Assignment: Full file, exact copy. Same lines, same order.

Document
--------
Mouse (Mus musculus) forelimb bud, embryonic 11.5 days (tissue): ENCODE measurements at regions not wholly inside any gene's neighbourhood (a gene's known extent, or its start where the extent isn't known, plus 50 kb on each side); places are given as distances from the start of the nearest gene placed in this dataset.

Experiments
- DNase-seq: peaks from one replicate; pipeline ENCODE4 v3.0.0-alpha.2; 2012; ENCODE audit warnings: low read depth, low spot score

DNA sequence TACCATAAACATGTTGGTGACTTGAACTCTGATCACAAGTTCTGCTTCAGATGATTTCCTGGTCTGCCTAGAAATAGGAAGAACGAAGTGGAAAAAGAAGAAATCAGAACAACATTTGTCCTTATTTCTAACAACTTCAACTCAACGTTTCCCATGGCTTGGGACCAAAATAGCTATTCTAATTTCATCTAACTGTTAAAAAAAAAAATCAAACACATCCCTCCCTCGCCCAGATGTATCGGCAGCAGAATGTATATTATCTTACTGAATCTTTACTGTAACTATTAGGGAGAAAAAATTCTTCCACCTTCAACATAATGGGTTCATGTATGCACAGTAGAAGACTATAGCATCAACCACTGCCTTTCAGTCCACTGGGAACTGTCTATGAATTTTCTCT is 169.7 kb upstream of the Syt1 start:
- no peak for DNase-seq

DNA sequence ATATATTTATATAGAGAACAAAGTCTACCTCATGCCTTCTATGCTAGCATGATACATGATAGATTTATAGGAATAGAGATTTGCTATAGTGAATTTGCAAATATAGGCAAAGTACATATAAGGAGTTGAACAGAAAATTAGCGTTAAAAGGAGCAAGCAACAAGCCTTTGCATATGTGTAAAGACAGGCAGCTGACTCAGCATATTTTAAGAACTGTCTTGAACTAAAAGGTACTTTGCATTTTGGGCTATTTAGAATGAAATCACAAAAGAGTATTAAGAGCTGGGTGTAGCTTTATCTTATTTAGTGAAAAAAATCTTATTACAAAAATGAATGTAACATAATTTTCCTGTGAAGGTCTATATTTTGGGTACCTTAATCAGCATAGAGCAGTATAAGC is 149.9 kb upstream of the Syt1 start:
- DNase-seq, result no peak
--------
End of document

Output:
Mouse (Mus musculus) forelimb bud, embryonic 11.5 days (tissue): ENCODE measurements at regions not wholly inside any gene's neighbourhood (a gene's known extent, or its start where the extent isn't known, plus 50 kb on each side); places are given as distances from the start of the nearest gene placed in this dataset.

Experiments
- DNase-seq: peaks from one replicate; pipeline ENCODE4 v3.0.0-alpha.2; 2012; ENCODE audit warnings: low read depth, low spot score

DNA sequence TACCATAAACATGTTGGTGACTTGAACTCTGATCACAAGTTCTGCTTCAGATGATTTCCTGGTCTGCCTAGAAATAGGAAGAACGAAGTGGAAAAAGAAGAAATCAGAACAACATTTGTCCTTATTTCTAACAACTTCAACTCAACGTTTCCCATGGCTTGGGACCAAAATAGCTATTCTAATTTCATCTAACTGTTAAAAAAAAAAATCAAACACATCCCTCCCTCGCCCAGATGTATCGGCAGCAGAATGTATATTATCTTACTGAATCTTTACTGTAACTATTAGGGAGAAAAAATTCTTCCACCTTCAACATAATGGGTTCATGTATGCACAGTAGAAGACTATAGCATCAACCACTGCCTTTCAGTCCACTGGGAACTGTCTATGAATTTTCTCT is 169.7 kb upstream of the Syt1 start:
- no peak for DNase-seq

DNA sequence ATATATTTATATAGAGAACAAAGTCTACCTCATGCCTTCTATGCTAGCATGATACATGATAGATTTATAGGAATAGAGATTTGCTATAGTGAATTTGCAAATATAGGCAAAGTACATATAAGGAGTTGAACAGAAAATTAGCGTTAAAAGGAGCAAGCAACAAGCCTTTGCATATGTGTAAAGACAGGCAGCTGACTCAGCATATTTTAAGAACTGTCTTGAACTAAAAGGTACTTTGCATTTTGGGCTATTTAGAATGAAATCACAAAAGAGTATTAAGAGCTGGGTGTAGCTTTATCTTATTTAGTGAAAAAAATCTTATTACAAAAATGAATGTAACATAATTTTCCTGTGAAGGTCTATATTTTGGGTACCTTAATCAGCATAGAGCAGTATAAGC is 149.9 kb upstream of the Syt1 start:
- DNase-seq, result no peak